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Doing Better, Faster
A multidisciplinary University of Michigan team has developed a device to quickly assess the immune response in pediatric patients admitted to the intensive care unit.
In most cases of injury or illness, the body will initiate the normal inflammatory immune response that allows the immune system to fight infectious agents and powers the body to start repairing damaged tissues. In up to 80 percent of patients admitted to a pediatric intensive care unit, that response becomes dysregulated, the effects of which can be quick and dangerous.
“It’s important for us to know how a child’s immune system is behaving in a situation like this,” says Timothy Cornell, M.D. (Fellowship 2007), an associate professor of pediatrics and pediatric critical care medicine at U-M’s C.S. Mott Children’s Hospital and a member of the team that developed the device.
The current standard is a test measuring inflammatory proteins in the blood that can take hours to days, depending on a hospital’s resources. Further, the tests require 2 to 5 milliliters, or about one teaspoon of blood. Drawing that amount of blood routinely from a sick child can be a challenge, the team says.
Cornell and his U-M colleagues, including College of Engineering faculty members Jianping Fu, Ph.D., and Katsuo Kurabayashi, Ph.D., wanted a better solution. The group’s microfluidic device uses a miniscule amount of blood — 5 microliters — to provide test results in 30 minutes.
“Today, making decisions about a child’s care relative to the immune response underway in his body is like standing in the middle of a teeter totter, trying to keep it balanced while blindfolded,” Cornell says. “You have to guess whether you should move a little to the left or the right. With this new test, it’s like you have taken the blindfold off.”
Although the new device is still in the research phase, the FDA’s Compassionate Use program allowed its use in a recent pediatric cancer patient case. An oncologist was able to use information provided by the test to support adjustments to a patient’s treatment and immune therapy. The patient’s condition rapidly improved because of the therapy, and she was eventually discharged home.
The technology brings immune response management into a new era of precision medicine, allowing doctors to treat a patient based on his or her individual situation versus applying a standard protocol universally.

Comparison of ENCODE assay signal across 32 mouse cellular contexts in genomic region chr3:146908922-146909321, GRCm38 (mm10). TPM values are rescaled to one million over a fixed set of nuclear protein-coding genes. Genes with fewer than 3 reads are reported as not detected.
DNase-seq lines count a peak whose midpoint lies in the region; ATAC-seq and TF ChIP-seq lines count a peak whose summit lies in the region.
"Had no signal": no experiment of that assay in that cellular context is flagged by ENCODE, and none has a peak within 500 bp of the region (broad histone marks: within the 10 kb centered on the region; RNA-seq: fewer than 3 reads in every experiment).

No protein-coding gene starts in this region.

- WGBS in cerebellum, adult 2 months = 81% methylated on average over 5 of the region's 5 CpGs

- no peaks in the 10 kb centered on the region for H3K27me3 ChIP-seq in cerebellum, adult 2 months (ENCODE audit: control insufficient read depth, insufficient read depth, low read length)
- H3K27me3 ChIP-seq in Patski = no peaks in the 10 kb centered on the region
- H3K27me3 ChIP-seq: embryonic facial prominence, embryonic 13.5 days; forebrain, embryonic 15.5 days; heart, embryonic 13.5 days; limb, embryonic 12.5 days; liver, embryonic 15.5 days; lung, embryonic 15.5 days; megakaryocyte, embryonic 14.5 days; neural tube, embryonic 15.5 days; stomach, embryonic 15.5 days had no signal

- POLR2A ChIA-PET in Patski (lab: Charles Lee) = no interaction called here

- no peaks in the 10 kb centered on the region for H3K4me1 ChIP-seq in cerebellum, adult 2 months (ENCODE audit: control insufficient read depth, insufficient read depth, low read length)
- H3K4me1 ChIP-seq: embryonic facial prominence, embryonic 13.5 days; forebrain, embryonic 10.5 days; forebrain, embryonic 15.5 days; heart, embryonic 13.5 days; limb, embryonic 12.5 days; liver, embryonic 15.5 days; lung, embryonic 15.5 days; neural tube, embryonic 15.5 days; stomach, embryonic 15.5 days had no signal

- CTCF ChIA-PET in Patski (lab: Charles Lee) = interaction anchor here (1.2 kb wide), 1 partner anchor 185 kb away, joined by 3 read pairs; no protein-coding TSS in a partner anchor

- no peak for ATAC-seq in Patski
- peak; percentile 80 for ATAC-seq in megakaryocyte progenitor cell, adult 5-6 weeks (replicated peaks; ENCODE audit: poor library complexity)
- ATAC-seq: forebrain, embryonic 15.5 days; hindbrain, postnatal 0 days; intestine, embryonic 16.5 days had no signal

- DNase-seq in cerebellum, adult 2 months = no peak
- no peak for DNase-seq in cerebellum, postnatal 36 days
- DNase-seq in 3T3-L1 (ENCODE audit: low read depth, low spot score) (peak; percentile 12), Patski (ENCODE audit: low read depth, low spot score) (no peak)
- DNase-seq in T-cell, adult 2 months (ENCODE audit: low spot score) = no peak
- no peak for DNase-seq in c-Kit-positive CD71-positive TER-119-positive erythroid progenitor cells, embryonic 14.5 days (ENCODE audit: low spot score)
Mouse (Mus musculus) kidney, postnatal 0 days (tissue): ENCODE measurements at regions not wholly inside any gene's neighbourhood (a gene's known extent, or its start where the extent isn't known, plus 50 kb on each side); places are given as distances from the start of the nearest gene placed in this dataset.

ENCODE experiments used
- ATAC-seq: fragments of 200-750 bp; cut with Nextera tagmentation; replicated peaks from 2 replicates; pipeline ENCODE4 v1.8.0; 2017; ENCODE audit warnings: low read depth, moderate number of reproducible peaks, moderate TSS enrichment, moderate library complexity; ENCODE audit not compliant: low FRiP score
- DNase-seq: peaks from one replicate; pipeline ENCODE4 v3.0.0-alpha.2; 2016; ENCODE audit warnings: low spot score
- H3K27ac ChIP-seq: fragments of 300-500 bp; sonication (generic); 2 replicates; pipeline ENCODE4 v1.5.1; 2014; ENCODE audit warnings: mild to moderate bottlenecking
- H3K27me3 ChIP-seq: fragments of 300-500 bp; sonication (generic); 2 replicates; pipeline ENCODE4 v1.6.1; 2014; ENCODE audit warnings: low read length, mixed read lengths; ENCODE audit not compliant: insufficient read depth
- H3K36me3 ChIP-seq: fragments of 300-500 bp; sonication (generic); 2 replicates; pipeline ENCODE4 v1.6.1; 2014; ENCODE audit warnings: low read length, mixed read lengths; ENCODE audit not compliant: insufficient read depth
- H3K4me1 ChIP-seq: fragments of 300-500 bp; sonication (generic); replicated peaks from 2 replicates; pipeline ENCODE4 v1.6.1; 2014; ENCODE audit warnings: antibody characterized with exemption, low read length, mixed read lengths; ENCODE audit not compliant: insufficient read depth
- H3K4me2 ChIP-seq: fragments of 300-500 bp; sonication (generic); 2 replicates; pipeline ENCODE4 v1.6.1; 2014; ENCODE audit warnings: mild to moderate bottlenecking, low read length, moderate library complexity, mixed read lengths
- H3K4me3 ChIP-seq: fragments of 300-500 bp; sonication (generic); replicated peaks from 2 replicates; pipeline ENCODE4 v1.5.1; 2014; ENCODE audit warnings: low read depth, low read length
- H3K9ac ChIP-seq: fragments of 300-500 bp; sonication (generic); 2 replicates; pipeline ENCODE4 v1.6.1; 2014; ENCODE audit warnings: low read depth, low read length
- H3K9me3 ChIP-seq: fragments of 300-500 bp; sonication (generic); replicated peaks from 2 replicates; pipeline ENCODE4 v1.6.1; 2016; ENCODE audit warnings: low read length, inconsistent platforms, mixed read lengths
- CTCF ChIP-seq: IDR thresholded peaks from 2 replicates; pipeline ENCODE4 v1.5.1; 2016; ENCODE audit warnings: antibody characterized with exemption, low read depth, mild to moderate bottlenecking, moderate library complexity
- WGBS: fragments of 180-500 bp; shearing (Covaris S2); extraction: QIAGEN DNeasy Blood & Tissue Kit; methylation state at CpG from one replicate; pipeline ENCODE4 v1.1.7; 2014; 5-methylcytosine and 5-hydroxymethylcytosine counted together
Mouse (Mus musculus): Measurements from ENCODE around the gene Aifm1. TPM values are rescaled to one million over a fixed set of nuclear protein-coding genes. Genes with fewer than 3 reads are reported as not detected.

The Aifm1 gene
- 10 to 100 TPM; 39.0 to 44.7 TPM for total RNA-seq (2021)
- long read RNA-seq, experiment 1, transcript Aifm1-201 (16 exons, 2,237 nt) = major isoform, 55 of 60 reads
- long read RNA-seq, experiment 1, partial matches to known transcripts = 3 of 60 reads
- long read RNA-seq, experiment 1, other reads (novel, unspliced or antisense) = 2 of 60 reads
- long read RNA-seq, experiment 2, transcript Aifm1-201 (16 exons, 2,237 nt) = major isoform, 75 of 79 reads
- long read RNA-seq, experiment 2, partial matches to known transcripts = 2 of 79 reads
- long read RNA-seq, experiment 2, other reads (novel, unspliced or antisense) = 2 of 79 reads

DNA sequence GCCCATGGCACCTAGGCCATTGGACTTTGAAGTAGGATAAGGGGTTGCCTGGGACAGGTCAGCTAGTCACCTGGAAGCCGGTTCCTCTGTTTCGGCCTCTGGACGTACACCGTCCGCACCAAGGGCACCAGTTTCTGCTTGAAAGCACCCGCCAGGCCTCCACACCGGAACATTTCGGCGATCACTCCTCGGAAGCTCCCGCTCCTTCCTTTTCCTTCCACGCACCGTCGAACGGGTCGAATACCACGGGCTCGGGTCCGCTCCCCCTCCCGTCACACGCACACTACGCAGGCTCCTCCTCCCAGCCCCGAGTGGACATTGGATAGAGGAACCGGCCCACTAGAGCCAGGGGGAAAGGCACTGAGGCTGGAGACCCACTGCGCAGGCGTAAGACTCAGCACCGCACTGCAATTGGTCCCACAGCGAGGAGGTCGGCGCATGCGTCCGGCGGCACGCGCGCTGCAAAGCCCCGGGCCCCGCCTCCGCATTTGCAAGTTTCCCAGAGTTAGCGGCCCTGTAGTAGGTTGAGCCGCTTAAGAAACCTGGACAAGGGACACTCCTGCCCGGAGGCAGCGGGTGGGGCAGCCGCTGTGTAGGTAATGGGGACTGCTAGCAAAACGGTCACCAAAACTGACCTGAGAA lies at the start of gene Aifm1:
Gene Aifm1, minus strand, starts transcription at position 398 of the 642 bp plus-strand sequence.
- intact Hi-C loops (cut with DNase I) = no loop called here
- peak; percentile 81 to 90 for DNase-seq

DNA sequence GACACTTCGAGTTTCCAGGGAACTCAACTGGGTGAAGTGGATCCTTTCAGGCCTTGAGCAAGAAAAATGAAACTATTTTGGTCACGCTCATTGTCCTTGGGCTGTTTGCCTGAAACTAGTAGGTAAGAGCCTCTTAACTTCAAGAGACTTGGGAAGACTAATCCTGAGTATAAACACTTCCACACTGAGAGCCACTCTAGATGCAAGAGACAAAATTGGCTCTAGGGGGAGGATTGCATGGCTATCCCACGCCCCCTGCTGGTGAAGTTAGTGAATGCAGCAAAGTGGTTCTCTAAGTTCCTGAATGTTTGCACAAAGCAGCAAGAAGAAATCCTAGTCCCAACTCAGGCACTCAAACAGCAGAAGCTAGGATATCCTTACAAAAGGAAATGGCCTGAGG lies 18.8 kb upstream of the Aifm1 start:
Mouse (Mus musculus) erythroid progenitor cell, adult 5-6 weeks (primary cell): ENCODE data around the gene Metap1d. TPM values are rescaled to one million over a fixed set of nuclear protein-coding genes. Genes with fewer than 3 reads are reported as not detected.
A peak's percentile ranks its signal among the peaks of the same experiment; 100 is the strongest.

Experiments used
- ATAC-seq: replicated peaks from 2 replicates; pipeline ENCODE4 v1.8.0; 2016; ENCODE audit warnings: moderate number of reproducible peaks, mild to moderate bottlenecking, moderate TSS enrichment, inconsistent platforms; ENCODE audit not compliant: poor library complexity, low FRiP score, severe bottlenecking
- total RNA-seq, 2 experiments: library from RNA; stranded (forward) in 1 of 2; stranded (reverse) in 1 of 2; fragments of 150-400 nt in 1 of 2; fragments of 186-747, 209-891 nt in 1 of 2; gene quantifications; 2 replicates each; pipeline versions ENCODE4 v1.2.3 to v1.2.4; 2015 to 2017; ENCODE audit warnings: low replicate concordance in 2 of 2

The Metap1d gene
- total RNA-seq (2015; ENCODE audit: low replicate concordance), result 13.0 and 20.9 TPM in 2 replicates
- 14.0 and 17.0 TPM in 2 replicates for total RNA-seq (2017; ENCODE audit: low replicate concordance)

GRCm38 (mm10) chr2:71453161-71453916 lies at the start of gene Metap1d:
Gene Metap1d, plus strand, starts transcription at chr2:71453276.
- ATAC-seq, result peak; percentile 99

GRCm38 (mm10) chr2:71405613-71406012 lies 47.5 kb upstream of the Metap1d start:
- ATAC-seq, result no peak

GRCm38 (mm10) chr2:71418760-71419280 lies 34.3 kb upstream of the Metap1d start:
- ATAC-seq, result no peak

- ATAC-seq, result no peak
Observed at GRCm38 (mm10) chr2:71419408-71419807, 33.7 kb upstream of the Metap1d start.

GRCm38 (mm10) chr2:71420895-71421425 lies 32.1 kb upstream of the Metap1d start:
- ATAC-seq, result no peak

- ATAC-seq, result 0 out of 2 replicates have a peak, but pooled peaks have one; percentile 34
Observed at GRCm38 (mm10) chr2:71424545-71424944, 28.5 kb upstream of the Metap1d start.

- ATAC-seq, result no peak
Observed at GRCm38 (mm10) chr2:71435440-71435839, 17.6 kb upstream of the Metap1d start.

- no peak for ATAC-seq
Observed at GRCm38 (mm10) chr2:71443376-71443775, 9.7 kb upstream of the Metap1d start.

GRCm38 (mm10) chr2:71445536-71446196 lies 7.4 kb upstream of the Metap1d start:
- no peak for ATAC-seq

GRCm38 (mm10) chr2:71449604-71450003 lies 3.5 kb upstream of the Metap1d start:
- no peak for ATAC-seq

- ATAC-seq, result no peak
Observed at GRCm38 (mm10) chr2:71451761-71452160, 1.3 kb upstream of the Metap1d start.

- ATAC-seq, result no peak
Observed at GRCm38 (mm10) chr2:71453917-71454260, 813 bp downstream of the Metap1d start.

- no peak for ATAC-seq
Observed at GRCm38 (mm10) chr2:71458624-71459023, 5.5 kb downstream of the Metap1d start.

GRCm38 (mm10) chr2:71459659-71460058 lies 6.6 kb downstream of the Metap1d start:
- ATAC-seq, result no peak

This test will help us see who’s at higher risk for … sepsis and which patients may need more aggressive inflammatory modulating therapies.
“This test will help us see who’s at higher risk for dying from sepsis and which patients may need more aggressive inflammatory modulating therapies,” Cornell says. “And because this tool is faster and requires significantly less blood — we can repeat it frequently to monitor the components of the immune system we are trying to modulate to see if we’ve had the desired results.”
Cornell and his colleagues have received funding from the Wallace H. Coulter Foundation and the Michigan Translational Research and Commercialization program to develop the processes needed to move the device from the research lab into clinical trials. They have formed a company around the new device, PreDxion Bio, to build sustainable manufacturing processes that will further expand the application of the device. Their business focus is on creating relationships with manufacturers that can help them scale production up from four to 400 devices a day.
The team expects to have a clinical trial at a handful of centers by early 2017, and hopes to expand to a large clinical trial within the next few years. Cornell says, “Five to 10 years from now, the PreDxion test could be every bit as much a standard part of an ICU doctor’s arsenal as fluids, blood pressure medicines and antibiotics.”
Photo by Austin Thomason, Michigan Photography